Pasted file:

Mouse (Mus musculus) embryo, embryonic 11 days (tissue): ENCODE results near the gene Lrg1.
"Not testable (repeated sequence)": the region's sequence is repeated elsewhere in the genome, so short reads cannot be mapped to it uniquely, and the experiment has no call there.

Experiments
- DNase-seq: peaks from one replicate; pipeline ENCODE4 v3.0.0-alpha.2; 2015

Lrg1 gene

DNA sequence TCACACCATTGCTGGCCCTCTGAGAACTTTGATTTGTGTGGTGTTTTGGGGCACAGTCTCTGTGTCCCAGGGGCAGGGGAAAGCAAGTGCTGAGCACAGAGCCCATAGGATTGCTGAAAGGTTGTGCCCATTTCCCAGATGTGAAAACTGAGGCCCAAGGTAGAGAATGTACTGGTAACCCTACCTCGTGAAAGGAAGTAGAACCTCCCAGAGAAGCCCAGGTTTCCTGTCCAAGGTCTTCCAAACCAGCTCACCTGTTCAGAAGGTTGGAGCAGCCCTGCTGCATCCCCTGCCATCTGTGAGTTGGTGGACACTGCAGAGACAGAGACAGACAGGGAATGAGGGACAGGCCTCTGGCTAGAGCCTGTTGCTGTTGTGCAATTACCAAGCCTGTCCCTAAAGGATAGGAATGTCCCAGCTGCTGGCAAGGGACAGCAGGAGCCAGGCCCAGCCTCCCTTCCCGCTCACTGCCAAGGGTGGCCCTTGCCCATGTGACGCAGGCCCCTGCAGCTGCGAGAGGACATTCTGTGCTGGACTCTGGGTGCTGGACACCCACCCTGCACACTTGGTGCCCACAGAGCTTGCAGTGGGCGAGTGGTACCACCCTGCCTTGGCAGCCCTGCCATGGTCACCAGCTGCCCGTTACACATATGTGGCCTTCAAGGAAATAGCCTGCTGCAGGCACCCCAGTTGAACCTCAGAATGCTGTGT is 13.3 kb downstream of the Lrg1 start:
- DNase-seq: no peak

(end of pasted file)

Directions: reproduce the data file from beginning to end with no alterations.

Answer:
Mouse (Mus musculus) embryo, embryonic 11 days (tissue): ENCODE results near the gene Lrg1.
"Not testable (repeated sequence)": the region's sequence is repeated elsewhere in the genome, so short reads cannot be mapped to it uniquely, and the experiment has no call there.

Experiments
- DNase-seq: peaks from one replicate; pipeline ENCODE4 v3.0.0-alpha.2; 2015

Lrg1 gene

DNA sequence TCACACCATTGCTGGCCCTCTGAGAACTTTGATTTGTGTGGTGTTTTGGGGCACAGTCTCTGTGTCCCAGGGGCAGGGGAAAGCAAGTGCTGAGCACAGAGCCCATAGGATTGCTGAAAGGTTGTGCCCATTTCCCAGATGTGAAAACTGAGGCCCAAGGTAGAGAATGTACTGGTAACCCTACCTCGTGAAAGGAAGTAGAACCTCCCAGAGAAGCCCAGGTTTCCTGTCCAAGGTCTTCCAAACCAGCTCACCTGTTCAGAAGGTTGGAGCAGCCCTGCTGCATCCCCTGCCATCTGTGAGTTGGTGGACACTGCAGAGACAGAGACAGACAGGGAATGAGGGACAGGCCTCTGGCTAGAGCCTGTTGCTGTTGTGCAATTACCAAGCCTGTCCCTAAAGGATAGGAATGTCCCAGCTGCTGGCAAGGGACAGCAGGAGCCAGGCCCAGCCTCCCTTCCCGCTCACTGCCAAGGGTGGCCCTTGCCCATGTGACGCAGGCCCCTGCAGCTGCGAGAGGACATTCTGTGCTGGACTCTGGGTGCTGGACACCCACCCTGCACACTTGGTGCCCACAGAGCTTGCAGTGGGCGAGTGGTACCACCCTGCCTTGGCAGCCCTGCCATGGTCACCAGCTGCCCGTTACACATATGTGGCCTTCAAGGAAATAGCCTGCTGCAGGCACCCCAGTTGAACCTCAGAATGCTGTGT is 13.3 kb downstream of the Lrg1 start:
- DNase-seq: no peak